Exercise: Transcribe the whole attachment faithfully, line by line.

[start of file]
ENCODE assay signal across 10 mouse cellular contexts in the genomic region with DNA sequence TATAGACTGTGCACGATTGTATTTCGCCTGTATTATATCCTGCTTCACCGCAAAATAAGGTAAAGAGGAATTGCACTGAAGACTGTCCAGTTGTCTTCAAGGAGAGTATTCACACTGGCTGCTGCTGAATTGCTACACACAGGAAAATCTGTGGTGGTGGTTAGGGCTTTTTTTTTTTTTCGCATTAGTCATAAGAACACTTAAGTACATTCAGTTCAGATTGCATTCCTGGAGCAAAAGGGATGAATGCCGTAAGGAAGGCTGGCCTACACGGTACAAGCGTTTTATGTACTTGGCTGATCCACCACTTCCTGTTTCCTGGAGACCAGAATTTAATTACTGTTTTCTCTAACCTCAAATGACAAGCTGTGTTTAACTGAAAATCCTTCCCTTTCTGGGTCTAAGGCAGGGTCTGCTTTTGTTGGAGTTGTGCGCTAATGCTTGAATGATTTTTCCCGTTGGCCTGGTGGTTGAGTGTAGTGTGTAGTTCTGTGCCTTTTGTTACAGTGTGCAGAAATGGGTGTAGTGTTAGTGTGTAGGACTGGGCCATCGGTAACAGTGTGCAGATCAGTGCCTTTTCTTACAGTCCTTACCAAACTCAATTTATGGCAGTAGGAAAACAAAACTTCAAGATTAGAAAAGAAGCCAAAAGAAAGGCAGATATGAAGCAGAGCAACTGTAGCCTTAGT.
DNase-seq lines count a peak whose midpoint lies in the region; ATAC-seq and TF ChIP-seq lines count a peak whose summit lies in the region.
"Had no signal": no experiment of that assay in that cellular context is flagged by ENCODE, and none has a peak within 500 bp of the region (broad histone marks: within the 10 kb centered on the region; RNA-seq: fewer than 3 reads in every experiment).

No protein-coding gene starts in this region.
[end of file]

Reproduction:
ENCODE assay signal across 10 mouse cellular contexts in the genomic region with DNA sequence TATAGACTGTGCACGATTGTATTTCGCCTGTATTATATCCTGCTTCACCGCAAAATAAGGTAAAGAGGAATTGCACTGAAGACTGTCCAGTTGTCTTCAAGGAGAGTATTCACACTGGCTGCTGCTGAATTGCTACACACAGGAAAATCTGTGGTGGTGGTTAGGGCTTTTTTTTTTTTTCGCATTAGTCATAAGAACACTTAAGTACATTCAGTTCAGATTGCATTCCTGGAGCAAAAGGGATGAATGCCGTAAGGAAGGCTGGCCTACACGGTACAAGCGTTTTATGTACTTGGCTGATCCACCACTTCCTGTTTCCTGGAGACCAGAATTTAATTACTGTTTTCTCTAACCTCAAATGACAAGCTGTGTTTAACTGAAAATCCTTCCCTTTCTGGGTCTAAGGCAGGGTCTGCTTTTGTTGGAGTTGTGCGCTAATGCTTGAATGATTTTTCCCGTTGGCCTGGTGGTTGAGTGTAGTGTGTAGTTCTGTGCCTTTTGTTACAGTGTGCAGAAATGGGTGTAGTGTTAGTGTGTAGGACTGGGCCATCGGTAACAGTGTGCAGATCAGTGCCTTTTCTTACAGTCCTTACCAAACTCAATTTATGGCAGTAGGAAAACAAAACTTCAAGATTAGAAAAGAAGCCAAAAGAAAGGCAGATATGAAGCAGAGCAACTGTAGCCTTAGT.
DNase-seq lines count a peak whose midpoint lies in the region; ATAC-seq and TF ChIP-seq lines count a peak whose summit lies in the region.
"Had no signal": no experiment of that assay in that cellular context is flagged by ENCODE, and none has a peak within 500 bp of the region (broad histone marks: within the 10 kb centered on the region; RNA-seq: fewer than 3 reads in every experiment).

No protein-coding gene starts in this region.